To understand what mod_rewrite does you first need to understand how a web server works. A web server responds to HTTP requests. An HTTP request at its most basic level looks like this:
GET /foo/bar.html HTTP/1.1
This is the simple request of a browser to a web server requesting the URL
/foo/bar.html from it. It is important to stress that it does not request a file, it requests just some arbitrary URL. The request may also look like this:
GET /foo/bar?baz=42 HTTP/1.1
This is just as valid a request for a URL, and it has more obviously nothing to do with files.
The web server is an application listening on a port, accepting HTTP requests coming in on that port and returning a response. A web server is entirely free to respond to any request in any way it sees fit/in any way you have configured it to respond. This response is not a file, it’s an HTTP response which may or may not have anything to do with physical files on any disk. A web server doesn’t have to be Apache, there are many other web servers which are all just programs which run persistently and are attached to a port which respond to HTTP requests. You can write one yourself. This paragraph was intended to divorce you from any notion that URLs directly equal files, which is really important to understand. 🙂
The default configuration of most web servers is to look for a file that matches the URL on the hard disk. If the document root of the server is set to, say,
/var/www, it may look whether the file
/var/www/foo/bar.html exists and serve it if so. If the file ends in “.php” it will invoke the PHP interpreter and then return the result. All this association is completely configurable; a file doesn’t have to end in “.php” for the web server to run it through the PHP interpreter, and the URL doesn’t have to match any particular file on disk for something to happen.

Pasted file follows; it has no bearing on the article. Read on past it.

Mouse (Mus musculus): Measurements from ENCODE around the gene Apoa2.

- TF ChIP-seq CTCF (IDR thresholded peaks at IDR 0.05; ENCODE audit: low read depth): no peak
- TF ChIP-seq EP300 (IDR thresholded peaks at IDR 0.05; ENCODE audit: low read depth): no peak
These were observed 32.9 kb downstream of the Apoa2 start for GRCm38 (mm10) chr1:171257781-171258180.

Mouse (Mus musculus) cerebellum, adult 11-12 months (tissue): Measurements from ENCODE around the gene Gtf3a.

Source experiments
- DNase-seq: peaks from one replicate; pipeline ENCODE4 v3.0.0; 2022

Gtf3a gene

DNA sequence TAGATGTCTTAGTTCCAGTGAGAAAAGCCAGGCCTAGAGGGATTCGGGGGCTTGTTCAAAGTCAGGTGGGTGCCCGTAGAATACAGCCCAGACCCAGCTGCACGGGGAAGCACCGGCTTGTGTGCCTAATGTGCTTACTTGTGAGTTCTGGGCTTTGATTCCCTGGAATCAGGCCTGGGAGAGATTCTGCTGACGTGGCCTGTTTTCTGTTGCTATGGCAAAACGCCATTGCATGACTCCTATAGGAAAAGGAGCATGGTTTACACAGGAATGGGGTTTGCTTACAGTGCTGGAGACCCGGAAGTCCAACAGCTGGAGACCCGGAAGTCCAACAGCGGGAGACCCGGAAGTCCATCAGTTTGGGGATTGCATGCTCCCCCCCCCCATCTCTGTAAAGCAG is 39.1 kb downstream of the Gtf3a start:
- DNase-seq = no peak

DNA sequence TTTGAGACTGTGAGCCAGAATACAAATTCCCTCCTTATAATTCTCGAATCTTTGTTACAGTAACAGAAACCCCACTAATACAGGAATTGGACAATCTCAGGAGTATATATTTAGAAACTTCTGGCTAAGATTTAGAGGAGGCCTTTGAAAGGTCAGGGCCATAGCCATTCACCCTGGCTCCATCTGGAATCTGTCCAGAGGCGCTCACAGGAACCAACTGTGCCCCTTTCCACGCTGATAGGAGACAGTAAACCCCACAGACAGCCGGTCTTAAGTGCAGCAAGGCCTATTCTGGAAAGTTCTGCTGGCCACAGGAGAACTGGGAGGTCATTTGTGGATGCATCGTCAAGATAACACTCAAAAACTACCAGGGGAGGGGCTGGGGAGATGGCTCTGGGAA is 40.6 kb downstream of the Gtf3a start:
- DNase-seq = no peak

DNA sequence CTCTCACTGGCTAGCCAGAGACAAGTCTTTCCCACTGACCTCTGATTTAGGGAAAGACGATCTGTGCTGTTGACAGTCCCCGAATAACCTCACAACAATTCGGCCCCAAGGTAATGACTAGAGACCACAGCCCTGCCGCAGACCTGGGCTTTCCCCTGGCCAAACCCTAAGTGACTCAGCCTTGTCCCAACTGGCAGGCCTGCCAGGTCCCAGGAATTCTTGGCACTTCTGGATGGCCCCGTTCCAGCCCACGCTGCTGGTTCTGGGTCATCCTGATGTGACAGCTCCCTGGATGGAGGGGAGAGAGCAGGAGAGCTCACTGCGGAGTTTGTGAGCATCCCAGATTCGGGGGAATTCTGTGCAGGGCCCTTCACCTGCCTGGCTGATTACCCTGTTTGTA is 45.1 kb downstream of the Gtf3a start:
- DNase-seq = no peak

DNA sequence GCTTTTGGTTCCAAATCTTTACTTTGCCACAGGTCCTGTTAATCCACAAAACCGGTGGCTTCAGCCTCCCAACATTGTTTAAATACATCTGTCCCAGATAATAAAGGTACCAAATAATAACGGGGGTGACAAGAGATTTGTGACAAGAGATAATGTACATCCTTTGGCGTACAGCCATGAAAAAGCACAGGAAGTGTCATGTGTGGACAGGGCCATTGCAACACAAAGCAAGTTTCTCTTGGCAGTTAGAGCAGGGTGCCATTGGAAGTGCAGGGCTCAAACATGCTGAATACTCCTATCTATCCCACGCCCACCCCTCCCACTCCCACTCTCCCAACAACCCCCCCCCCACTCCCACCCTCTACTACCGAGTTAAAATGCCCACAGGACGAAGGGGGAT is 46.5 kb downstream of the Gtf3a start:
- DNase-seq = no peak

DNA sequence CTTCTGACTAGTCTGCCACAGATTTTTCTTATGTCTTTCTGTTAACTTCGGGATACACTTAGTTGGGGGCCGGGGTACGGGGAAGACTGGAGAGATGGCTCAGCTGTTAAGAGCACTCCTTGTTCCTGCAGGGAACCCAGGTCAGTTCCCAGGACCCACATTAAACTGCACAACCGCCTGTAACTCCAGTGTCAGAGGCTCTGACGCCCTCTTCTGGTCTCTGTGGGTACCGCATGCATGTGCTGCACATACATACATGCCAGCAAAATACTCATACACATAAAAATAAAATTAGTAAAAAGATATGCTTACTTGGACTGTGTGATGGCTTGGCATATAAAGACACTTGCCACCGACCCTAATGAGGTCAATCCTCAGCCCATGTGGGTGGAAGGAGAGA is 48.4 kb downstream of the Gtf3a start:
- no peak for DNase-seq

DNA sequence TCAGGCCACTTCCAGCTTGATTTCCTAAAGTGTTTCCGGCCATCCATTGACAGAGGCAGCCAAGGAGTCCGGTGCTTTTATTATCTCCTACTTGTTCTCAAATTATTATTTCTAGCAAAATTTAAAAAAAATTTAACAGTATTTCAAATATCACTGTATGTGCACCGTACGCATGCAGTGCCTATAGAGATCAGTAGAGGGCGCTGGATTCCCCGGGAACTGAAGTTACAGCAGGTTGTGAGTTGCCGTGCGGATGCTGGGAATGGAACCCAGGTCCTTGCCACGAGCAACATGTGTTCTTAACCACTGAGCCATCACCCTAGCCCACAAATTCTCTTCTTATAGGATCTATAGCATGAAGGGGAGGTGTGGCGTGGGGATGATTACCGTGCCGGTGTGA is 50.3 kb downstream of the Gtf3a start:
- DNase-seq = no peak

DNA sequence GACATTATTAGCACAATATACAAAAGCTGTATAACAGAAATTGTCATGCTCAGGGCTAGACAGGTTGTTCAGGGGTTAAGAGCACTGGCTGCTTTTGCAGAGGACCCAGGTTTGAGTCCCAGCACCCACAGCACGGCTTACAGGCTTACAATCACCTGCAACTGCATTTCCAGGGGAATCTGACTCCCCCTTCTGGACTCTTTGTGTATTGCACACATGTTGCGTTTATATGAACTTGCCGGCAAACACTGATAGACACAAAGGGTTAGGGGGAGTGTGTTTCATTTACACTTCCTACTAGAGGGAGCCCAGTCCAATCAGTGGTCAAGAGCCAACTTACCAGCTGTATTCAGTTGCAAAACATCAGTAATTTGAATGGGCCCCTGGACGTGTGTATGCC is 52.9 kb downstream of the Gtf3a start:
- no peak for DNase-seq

mod_rewrite is a way to rewrite the internal request handling. When the web server receives a request for the URL
/foo/bar, you can rewrite that URL into something else before the web server will look for a file on disk to match it. Simple example:
RewriteEngine On RewriteRule /foo/bar /foo/baz
This rule says whenever a request matches “/foo/bar”, rewrite it to “/foo/baz”. The request will then be handled as if
/foo/baz had been requested instead. This can be used for various effects, for example:
RewriteRule (.*) $1.html
This rule matches anything (
.*) and captures it (
(..)), then rewrites it to append “.html”. In other words, if
/foo/bar was the requested URL, it will be handled as if
/foo/bar.html had been requested. See http://regular-expressions.info for more information about regular expression matching, capturing and replacements.
Another often encountered rule is this:
RewriteRule (.*) index.php?url=$1
This, again, matches anything and rewrites it to the file index.php with the originally requested URL appended in the
url query parameter. I.e., for any and all requests coming in, the file index.php is executed and this file will have access to the original request in
$_GET['url'], so it can do anything it wants with it.
Primarily you put these rewrite rules into your web server configuration file. Apache also allows* you to put them into a file called
.htaccess within your document root (i.e. next to your .php files).
* If allowed by the primary Apache configuration file; it’s optional, but often enabled.
What mod_rewrite does not do
mod_rewrite does not magically make all your URLs “pretty”. This is a common misunderstanding. If you have this link in your web site:
there’s nothing mod_rewrite can do to make that pretty. In order to make this a pretty link, you have to:
Change the link to a pretty link:
Use mod_rewrite on the server to handle the request to the URL
/my/pretty/linkusing any one of the methods described above.
(One could use
mod_substitute in conjunction to transform outgoing HTML pages and their contained links. Though this is usally more effort than just updating your HTML resources.)
There’s a lot mod_rewrite can do and very complex matching rules you can create, including chaining several rewrites, proxying requests to a completely different service or machine, returning specific HTTP status codes as responses, redirecting requests etc. It’s very powerful and can be used to great good if you understand the fundamental HTTP request-response mechanism. It does not automatically make your links pretty.
See the official documentation for all the possible flags and options.